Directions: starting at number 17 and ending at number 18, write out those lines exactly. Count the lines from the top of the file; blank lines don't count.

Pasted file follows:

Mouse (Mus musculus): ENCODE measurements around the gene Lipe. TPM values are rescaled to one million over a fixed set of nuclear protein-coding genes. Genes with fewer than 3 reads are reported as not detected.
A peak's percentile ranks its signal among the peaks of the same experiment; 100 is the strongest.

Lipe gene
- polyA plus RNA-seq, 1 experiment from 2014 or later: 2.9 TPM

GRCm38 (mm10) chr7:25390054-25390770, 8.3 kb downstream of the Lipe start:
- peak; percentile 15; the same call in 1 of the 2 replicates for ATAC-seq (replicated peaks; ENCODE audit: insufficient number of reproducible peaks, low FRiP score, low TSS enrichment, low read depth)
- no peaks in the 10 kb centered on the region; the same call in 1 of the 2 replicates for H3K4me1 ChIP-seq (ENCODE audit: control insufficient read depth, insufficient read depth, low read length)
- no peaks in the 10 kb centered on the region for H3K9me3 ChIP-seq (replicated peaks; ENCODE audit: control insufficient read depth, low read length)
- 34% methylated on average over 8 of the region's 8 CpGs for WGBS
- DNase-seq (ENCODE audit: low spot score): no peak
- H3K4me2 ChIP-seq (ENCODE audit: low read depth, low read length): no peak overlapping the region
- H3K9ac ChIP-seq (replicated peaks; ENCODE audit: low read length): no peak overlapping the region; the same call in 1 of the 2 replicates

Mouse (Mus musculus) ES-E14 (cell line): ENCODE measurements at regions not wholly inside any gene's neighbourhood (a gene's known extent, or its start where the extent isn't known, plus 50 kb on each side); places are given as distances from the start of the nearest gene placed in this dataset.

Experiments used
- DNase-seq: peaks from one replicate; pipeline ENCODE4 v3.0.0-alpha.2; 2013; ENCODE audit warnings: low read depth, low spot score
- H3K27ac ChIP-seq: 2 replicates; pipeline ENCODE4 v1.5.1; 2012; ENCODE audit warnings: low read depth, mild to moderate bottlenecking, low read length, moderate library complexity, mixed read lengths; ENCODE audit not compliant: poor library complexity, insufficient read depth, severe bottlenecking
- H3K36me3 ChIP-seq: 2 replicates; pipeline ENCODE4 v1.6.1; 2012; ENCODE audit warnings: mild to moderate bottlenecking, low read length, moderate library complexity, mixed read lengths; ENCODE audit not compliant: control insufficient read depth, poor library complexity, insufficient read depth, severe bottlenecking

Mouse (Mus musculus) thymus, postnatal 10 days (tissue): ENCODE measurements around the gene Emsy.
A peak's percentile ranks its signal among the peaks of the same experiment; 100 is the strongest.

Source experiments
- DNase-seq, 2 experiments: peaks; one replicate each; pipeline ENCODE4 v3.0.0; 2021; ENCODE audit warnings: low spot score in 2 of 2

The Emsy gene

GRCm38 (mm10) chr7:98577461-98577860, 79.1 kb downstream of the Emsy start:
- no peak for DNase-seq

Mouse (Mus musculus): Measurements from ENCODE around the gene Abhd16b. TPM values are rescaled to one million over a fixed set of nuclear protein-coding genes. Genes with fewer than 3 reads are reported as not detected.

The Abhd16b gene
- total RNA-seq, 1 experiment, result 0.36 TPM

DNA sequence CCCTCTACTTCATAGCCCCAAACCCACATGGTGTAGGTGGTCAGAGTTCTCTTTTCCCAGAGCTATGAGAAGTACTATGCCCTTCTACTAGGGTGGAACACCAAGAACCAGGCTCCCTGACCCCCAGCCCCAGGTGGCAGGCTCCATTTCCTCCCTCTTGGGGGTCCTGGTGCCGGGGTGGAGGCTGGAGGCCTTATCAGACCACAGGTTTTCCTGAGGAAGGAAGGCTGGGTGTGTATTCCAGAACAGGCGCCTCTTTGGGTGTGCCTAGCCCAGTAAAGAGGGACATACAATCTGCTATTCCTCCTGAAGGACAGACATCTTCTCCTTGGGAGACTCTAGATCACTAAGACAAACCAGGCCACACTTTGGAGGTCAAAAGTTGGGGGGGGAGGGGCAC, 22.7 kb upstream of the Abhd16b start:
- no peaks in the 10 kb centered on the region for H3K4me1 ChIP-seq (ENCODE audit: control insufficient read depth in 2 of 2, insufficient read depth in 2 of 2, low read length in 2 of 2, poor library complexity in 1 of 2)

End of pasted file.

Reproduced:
- H3K36me3 ChIP-seq: 2 replicates; pipeline ENCODE4 v1.6.1; 2012; ENCODE audit warnings: mild to moderate bottlenecking, low read length, moderate library complexity, mixed read lengths; ENCODE audit not compliant: control insufficient read depth, poor library complexity, insufficient read depth, severe bottlenecking

Mouse (Mus musculus) thymus, postnatal 10 days (tissue): ENCODE measurements around the gene Emsy.